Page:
As we moved north, we heard woodpeckers, saw Mallards, a Common Goldeneye, a pair of Herring Gulls in breeding plumage, a Ring-Billed flyover, and Canada Geese. But no Black-crowned Night Herons. And we really looked. Because we did, once we crossed north over Argyle into West River Park, Karen immediately spotted a juvenile Cooper's Hawk (photo Bob Lankford) on the east bank. Long tail, brownish coloring, streaked with brown on a white breast, slight white stripe over the eye. It just let us watch him. I don't think, nor do I know, that this bird would take a Goldeneye for lunch, but I did note that the last two times I had been here there were 15-20 Goldeneyes in the water, including just yesterday. But today there were only three in the river. Did they leave because of the Cooper's Hawk?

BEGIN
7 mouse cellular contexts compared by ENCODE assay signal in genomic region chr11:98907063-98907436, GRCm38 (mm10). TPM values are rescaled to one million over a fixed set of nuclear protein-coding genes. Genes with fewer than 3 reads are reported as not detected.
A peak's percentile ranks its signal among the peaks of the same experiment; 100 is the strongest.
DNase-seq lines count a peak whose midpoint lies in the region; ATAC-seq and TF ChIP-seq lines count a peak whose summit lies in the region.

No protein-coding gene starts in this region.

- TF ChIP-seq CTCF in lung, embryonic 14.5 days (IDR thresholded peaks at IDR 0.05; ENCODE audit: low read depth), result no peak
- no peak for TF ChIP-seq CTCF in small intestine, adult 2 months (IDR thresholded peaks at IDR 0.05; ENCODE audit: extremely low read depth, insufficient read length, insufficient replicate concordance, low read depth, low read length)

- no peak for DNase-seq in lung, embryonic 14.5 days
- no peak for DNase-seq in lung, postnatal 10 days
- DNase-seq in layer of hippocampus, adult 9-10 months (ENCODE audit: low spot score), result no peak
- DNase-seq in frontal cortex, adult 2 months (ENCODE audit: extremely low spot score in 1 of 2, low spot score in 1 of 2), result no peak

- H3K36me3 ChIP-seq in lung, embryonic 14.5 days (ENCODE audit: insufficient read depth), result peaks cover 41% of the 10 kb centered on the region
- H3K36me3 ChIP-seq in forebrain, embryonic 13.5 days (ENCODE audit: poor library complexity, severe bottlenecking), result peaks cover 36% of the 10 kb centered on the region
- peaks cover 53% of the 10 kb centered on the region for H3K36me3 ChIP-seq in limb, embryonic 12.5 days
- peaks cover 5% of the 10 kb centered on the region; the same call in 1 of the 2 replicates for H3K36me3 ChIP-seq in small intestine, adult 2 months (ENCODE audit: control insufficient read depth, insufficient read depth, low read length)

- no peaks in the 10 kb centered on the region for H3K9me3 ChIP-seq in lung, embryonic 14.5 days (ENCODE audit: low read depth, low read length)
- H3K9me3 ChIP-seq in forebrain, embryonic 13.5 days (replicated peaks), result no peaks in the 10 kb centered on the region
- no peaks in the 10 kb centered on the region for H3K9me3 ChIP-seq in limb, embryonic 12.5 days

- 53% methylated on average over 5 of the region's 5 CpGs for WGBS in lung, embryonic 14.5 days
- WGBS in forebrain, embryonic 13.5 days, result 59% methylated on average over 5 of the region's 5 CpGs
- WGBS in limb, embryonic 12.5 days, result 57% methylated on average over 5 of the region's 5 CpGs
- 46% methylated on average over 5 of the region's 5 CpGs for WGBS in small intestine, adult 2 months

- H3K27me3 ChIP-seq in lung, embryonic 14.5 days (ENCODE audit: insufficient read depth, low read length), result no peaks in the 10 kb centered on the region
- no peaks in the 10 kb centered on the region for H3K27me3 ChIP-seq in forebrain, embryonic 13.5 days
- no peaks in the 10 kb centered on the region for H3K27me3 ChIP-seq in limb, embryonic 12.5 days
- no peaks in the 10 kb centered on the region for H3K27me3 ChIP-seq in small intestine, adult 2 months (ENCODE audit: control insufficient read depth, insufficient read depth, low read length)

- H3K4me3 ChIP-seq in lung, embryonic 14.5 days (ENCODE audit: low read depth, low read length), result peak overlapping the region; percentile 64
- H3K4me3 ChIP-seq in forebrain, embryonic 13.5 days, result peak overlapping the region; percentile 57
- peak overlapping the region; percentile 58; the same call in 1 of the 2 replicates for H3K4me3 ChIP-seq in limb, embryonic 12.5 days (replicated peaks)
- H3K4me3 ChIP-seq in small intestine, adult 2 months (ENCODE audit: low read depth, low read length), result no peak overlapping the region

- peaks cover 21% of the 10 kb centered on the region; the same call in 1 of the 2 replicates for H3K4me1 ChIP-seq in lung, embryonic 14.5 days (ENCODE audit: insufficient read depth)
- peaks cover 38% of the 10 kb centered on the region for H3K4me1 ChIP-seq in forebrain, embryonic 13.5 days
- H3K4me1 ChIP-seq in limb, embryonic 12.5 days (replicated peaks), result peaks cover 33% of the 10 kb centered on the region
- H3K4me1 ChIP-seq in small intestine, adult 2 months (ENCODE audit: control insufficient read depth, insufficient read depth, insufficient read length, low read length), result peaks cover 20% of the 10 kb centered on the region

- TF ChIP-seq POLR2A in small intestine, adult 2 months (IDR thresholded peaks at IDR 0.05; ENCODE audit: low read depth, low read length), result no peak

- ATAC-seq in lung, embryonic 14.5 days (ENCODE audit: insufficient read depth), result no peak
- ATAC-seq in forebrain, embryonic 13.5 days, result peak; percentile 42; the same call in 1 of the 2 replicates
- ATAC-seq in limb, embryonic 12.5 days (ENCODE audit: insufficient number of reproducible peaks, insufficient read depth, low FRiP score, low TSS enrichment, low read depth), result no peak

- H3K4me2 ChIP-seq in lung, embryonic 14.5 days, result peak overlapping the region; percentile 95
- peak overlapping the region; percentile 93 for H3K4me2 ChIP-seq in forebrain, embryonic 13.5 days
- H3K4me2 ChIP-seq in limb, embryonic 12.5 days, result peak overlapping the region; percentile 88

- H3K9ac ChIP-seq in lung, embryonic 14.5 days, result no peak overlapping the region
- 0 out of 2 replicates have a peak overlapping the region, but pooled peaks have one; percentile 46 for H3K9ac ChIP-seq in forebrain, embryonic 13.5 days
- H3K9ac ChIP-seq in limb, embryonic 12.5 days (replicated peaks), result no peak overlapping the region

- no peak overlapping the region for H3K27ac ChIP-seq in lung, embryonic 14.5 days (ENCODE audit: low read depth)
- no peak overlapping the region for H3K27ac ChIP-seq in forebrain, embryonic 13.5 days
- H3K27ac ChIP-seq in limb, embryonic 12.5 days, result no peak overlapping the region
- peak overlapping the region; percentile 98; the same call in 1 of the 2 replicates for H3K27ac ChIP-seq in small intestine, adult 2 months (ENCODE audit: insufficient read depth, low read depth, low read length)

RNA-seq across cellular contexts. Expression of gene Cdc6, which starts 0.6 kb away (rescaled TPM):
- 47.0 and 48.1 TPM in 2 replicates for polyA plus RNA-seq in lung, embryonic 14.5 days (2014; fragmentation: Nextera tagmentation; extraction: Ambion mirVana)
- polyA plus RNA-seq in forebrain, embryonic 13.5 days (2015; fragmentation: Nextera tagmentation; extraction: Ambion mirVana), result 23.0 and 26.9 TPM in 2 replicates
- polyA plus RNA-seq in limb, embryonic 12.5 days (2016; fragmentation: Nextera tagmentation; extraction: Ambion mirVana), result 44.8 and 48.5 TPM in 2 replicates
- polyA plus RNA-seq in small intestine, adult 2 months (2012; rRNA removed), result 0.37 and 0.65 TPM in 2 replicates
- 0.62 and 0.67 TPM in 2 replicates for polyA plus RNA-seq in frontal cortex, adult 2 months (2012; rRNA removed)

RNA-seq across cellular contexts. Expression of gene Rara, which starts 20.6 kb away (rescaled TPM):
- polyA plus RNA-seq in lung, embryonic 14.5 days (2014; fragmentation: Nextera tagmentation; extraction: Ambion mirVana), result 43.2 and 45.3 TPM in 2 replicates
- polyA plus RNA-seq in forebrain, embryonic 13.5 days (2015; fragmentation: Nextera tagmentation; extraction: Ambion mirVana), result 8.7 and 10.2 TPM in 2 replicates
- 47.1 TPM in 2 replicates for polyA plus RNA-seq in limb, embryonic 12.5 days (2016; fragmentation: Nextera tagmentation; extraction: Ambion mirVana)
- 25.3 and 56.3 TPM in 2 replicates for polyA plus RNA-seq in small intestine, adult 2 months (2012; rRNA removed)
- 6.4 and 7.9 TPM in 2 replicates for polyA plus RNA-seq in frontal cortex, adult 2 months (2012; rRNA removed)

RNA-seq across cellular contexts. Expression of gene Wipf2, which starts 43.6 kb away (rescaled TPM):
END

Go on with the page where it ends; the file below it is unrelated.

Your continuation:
While we were watching the Cooper, I spotted a beaver in the water four feet from where we were standing on the bank of the river. There were signs of beaver activity all along the river north of Argyle, but now he was right there for a minute or so before he dove and disappeared. Great to have such a visitor taking up residence in Chicago, gives you faith the river is cleaning itself up after all the years of neglect, BUT, he was wreaking havoc on the small trees and landscaping in this newly planted park area, AND he had begun working on a 40 foot willow on the east river bank, since yesterday, how long would the Chicago Park District put up with this "guest?" Time would tell.

Though I wanted to head back to the Wilson Street Bridge just to our south to see if I could get another look at the American Black Duck x Mallard drake hybrid I spotted there yesterday, but I had to get back to the office and get some work done. It was a good day, two new birds and one new Chicago bird, PLUS the beaver. This birding thing is getting me out to see more wildlife than I had ever noticed in my urban existence, and it put a smile on my face. For today we had found: